And then that bundle.js is then loaded into our index page so at this point, instead of loading a lot of tiny files we would load one large file which will not be much larger than the sum of the other ones combined however it will load much faster just because the browser only needs to do very few requests in order to retrieve this bundle.js file. So that's one of the reasons why build tools, and especially Webpack, are very popular in today's front end development because they increase the load speed of your application and they also help to make sure that your application always loads the same for all the users.
So for example, no files are missed, no files are loaded. The only thing that the user's browser needs to worry about is loading the index.html and the bundle.js. That bundle.js will also contain React and any other development tools that you, or any other frameworks that you decide to use for the user. So as you can see, everything is packaged into one large file that only needs to be loaded once in order to increase the performance of your application. As an example of big companies using this process in order to optimize and improve their web applications we can have a look at Airbnb, which is a platform built, which is a web application based on React that is bundled together with Webpack and also you can also have look if you do not know Discord.
Discord is another one of those applications, is a chat application that works in the browser which is also built with React and bundled with Webpack. We will have a look in the next video quickly and see how Webpack is helping build those applications but before we do that, let's have a quick look at the project we're going to develop over the course of this title which I've called MyReads. It's a project I've done for a course recently, it's not very very complex, React application. However, it contains everything that we need in order to make sure that everything Webpack does is being introduced properly and that you would then can apply those lessons to your own React projects.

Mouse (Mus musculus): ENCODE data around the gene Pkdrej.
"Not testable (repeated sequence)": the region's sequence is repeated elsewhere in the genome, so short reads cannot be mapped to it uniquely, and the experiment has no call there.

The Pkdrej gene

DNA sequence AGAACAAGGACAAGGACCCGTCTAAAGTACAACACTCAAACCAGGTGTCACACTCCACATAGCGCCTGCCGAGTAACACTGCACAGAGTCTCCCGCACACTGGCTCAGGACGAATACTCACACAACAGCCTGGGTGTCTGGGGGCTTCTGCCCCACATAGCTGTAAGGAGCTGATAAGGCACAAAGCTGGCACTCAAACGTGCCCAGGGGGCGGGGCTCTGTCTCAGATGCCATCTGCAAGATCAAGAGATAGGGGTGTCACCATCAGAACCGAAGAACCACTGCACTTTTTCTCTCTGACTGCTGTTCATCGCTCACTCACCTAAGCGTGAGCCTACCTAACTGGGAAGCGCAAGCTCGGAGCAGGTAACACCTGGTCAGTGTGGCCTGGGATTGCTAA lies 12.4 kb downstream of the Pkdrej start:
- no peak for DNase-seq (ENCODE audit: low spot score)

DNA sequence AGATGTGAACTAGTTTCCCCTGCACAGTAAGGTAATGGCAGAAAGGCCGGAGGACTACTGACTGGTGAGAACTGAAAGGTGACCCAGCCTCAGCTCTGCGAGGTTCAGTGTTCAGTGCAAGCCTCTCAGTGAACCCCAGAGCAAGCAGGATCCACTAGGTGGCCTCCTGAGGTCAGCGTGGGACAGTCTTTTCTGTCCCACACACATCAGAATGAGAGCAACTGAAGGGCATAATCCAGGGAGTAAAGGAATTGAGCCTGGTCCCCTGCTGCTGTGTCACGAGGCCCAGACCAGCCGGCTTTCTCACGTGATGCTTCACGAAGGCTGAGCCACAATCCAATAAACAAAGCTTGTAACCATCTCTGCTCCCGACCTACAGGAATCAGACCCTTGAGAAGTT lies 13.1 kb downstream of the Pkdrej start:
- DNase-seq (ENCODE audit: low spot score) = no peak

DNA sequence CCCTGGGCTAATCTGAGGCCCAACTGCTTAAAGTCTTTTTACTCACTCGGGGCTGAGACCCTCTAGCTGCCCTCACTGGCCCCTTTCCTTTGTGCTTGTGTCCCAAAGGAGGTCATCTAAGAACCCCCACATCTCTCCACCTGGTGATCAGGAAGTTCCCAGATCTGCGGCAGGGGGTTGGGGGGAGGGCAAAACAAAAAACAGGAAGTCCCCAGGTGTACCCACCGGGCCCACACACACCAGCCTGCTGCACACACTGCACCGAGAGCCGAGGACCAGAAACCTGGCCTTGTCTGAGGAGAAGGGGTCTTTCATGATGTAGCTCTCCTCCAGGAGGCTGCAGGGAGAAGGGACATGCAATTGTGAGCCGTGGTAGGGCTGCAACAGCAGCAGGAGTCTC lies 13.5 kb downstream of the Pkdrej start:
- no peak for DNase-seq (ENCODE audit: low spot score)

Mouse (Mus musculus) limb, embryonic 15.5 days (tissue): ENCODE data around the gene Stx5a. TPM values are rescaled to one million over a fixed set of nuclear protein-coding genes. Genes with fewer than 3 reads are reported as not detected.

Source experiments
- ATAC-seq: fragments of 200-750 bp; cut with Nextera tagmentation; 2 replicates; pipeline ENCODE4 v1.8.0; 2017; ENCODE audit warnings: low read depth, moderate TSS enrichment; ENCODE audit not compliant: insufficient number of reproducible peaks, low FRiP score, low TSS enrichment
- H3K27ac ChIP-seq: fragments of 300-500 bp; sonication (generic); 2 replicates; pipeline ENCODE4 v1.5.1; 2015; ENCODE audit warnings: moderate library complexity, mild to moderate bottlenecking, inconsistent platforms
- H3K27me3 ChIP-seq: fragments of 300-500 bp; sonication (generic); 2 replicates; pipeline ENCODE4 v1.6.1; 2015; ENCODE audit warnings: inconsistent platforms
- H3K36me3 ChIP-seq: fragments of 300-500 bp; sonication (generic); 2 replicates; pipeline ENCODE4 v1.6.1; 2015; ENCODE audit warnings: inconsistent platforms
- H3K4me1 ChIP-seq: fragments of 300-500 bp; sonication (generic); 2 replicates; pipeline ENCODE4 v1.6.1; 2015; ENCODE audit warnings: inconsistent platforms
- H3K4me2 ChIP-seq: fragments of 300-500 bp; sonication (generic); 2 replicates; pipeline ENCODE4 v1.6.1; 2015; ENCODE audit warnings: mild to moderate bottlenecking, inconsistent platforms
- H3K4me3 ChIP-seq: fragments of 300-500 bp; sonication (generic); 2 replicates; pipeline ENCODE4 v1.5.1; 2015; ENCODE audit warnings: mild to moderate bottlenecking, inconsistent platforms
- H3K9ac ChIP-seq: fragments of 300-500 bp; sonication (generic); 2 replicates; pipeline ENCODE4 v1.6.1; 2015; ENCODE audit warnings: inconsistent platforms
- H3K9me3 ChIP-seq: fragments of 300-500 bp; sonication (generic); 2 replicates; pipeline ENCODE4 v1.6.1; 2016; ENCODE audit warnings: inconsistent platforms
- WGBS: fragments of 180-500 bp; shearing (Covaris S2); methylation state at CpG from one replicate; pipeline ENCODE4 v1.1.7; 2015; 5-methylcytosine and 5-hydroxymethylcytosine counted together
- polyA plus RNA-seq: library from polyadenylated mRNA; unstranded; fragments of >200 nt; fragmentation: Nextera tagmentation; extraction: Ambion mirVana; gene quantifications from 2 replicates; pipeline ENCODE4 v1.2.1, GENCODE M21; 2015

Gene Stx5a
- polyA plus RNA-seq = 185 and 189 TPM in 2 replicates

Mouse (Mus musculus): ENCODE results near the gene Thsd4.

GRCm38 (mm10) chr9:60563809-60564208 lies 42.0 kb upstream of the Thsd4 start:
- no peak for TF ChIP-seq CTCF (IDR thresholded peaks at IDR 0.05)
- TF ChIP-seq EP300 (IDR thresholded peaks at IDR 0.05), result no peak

So the MyReads application it's a simple, I call it a bookshelf application. What you have in here is basically a page in which you can save the books that you want to read and also keep an history of the books that you've already read. As you can see in the bottom you have a plus button. You can use this button to search for other books that are available in the library. So there are a few searches, I recommend searching art for example and then once those load you can, let's say, pick a book from the library and add it into your "Read".
To add it you just click on this and then let's say you want to add it to your Read list, you'll add it to "Want to Read" and now when we go back into our homepage you'll see that our book has been added to our "Want to Read". At the same time you can always switch a book from one shelf to another, so for example, if you started reading this book you put it into "Currently Reading" and when you're done you'll just add it to "Read". So as you can see, the functionality is really basic however this project encapsulates a lot of React techniques that you can use to get Webpack in order to improve performance.
You also have another page, if you go under any book you can click on "More" and obtain a few more details about that specific book, so it's nothing too fancy however, this project will help you understand how you can combine Webpack and React to obtain a really powerful application. So that covers the first video of this section. In the next video we will have a look at the deliverables that we are expecting to have at the end of the project and how we will obtain that using Webpack too.
- Setting up Babel
- Loading assets into your project
- Using SCSS in your project
- Cache busting
- Using dev server in your application
- Best practices with webpack dev server
- Getting an app production-ready
- Deployments with AWS S3